- For a teleworker dial-in, do not enable "mutual authentication" under VPN/PPP setup. This is not normally used with a Windows dial-in and may prevent the connection if enabled.
- Unless you have Vigor firmware 2.3 or later, do not enable encryption on a PPTP connection. Microsoft use MPPE and this was not supported in Vigor firmware earlier than 2.3
- When troubleshooting, do use the logs. They may show a simple explanation for a problem (for example password/username errors). To view/capture the logs, use Windows Hypertermin (select TCP/IP instead of a modem or COM port for connection). Firstly, with no VPN active or trying, flush the logs with the command:
log -F a.
Next, start a text capture (Transfer menu -> Capture text) and then use these commands to generate the log output :
log -c -t
log -p -t
The output from the call log will be simplest to understand, particularly if it's a username/password error. Otherwise the PPP log may show the cause.
- Don't set up lots of VPN profiles on the router to start with. Set up a single profile, for one remote LAN/teleworker VPN and check that it works as expected.
- If you are using Windows 98 as your VPN teleworker client, sometimes it will prefix the local domain to the login name when connecting to the VPN host. This will cause the authentication (logging in) to fail (normally with a Windows 'Error 629'). You can confirm this by examining the telnet ppp log or syslog. To get around this for that VPN user, just add the domain to the login name stored on the Vigor's teleworker profile. e.g. 'john' becomes 'acme\john'.
- In WindowsXP SP1, if the teleworker client connection drops after approximately one minute, check Microsoft's knowledgebase here.
- If you have multiple public IP addresses, you may want to use your fixed public subnet address for hosting the VPN instead of the WAN address the router picks up from the ISP. To do this, you need to enable and set the 2nd IP address on the LAN interface as shown in this example :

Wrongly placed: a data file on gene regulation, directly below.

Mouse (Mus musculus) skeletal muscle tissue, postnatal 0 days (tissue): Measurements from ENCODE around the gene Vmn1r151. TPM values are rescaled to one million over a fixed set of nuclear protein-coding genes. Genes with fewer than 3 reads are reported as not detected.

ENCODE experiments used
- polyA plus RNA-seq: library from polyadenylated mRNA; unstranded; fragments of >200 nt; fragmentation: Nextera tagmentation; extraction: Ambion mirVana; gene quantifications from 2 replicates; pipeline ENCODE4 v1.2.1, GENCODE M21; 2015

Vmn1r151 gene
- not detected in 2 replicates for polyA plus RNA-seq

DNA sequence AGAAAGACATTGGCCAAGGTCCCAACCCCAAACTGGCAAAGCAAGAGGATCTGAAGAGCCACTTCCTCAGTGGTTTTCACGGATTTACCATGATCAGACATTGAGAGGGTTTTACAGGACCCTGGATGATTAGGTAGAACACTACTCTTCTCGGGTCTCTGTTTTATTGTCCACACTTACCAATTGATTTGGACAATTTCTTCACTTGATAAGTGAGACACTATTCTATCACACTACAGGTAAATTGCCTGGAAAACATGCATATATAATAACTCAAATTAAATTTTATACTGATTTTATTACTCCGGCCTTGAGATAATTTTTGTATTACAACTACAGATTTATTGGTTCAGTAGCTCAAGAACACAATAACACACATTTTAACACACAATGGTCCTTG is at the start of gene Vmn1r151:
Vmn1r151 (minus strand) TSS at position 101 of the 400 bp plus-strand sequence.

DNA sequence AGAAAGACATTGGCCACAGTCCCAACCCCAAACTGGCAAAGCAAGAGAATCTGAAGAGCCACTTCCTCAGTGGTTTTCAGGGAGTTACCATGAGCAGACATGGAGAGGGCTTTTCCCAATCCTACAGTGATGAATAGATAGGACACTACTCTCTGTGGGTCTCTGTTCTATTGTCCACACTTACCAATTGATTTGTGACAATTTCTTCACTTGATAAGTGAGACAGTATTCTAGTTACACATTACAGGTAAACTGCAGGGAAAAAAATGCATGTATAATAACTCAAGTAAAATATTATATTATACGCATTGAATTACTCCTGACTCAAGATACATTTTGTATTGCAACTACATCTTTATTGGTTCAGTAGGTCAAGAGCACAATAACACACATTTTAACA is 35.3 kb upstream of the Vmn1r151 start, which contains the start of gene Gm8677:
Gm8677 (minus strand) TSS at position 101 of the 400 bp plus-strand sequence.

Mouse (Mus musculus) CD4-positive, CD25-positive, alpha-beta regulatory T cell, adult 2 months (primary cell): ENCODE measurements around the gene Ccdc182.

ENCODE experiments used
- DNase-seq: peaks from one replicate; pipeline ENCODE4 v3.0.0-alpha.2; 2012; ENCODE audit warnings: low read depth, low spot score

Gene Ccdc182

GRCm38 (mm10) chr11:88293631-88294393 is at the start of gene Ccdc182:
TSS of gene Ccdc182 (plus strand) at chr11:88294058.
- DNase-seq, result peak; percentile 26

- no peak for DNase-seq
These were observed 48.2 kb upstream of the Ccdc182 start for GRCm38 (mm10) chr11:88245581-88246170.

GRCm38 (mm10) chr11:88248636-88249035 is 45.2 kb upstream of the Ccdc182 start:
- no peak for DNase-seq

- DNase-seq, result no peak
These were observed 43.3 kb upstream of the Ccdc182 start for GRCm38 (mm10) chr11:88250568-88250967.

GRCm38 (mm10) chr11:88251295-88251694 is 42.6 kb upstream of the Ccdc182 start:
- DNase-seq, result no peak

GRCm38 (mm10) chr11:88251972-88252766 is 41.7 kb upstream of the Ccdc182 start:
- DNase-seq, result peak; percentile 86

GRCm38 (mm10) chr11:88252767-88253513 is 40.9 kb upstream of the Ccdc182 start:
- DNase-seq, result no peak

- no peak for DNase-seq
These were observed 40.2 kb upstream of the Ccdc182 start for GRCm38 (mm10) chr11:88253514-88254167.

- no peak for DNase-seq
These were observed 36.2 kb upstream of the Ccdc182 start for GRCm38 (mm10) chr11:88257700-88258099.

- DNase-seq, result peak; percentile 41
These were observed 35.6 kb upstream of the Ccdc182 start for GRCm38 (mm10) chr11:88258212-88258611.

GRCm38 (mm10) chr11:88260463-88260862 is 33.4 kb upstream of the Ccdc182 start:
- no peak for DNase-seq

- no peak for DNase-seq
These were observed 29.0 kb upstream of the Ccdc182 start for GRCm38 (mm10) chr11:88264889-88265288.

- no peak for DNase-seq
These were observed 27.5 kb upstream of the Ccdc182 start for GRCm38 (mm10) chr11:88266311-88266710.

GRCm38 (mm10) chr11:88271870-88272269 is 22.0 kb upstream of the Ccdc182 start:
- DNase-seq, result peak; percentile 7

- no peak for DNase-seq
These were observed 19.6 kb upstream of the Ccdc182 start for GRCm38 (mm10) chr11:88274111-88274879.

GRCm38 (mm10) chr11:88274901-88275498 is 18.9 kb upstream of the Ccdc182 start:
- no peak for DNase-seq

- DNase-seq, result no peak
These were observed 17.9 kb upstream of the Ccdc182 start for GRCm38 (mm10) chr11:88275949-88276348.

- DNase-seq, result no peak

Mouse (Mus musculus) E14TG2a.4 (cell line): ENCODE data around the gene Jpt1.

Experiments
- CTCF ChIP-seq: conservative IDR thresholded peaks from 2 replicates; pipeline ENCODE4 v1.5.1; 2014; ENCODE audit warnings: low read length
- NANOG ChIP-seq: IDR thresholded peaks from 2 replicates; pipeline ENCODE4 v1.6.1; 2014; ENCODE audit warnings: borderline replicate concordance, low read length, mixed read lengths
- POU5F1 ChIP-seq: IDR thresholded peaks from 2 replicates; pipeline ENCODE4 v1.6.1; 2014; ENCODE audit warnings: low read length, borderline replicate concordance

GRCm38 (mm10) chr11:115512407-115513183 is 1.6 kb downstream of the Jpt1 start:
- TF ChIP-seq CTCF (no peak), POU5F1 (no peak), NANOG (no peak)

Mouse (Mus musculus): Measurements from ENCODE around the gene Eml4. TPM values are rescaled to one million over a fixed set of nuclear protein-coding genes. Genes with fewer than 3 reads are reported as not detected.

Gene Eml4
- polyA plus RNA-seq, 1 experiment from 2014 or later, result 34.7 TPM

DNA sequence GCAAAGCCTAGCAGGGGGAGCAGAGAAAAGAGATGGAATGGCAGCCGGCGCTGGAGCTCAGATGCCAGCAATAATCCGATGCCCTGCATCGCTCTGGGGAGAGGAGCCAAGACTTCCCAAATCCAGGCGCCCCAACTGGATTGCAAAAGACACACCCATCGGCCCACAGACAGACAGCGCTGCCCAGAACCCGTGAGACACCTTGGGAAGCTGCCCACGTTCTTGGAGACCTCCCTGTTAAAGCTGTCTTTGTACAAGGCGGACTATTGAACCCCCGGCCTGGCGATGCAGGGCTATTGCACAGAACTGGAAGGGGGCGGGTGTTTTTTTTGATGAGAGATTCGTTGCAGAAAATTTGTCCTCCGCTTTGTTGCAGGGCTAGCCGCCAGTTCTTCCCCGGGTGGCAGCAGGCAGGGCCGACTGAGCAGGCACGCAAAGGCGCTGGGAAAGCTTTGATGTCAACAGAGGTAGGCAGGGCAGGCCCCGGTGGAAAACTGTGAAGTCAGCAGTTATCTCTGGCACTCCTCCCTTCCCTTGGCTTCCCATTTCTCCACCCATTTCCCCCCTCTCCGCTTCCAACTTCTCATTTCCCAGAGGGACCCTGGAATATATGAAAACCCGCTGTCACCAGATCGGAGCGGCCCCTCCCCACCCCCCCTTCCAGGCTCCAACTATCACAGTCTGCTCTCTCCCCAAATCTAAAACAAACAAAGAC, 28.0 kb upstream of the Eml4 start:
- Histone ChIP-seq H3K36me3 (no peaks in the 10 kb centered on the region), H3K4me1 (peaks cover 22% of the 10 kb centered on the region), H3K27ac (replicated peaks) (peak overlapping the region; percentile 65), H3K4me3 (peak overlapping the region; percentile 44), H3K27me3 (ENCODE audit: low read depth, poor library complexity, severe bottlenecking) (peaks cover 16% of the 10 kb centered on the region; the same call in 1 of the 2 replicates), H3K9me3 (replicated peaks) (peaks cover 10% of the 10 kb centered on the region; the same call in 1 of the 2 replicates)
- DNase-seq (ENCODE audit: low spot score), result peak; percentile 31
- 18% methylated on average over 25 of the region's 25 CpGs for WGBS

Then, by issuing the command vpn 2ndsubnet on from the router's telnet interface, the address you set above will then be able to receive VPN calls from the Internet, and tunnel them onto the local private subnet (1st IP address, within the 192.168.1.0 subnet, in this example).
- When using the Windows XP VPN client, by default, once a VPN is established, Windows will route all outgoing traffic from that PC via the tunnel, including your regular Internet surfing - this therefore uses the remote Internet resources and VPN bandwidth. Unless you want to do that (route all Internet traffic via the remote end of the VPN) edit the VPN profile properties in Windows XP as per this screenshot and untick the box:
- Fixed IP Devices & Teleworker Clashes - For Teleworkers, the Vigor will allocate an IP address starting from the address set under VPN General Setup menu. (by default that's 192.168.1.200). If you have changed the default LAN private IP subnet, you will need to change that to match too. For any internal devices/servers on your LAN, you should avoid using addresses in the same range as that used for VPN teleworkers as they will clash when the teleworker dials in and one or both will lose connectivity.
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- First Published: 18/03/2013
- Last Updated: 08/12/2015